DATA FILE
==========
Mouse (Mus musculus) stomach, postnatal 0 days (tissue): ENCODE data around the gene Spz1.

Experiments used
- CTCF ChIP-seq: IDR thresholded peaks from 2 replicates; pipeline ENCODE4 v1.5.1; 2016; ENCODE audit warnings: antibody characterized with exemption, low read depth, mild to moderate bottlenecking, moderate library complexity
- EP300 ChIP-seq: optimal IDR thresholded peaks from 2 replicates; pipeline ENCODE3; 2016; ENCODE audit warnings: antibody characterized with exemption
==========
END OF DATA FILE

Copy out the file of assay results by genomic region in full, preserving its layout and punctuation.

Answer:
Mouse (Mus musculus) stomach, postnatal 0 days (tissue): ENCODE data around the gene Spz1.

Experiments used
- CTCF ChIP-seq: IDR thresholded peaks from 2 replicates; pipeline ENCODE4 v1.5.1; 2016; ENCODE audit warnings: antibody characterized with exemption, low read depth, mild to moderate bottlenecking, moderate library complexity
- EP300 ChIP-seq: optimal IDR thresholded peaks from 2 replicates; pipeline ENCODE3; 2016; ENCODE audit warnings: antibody characterized with exemption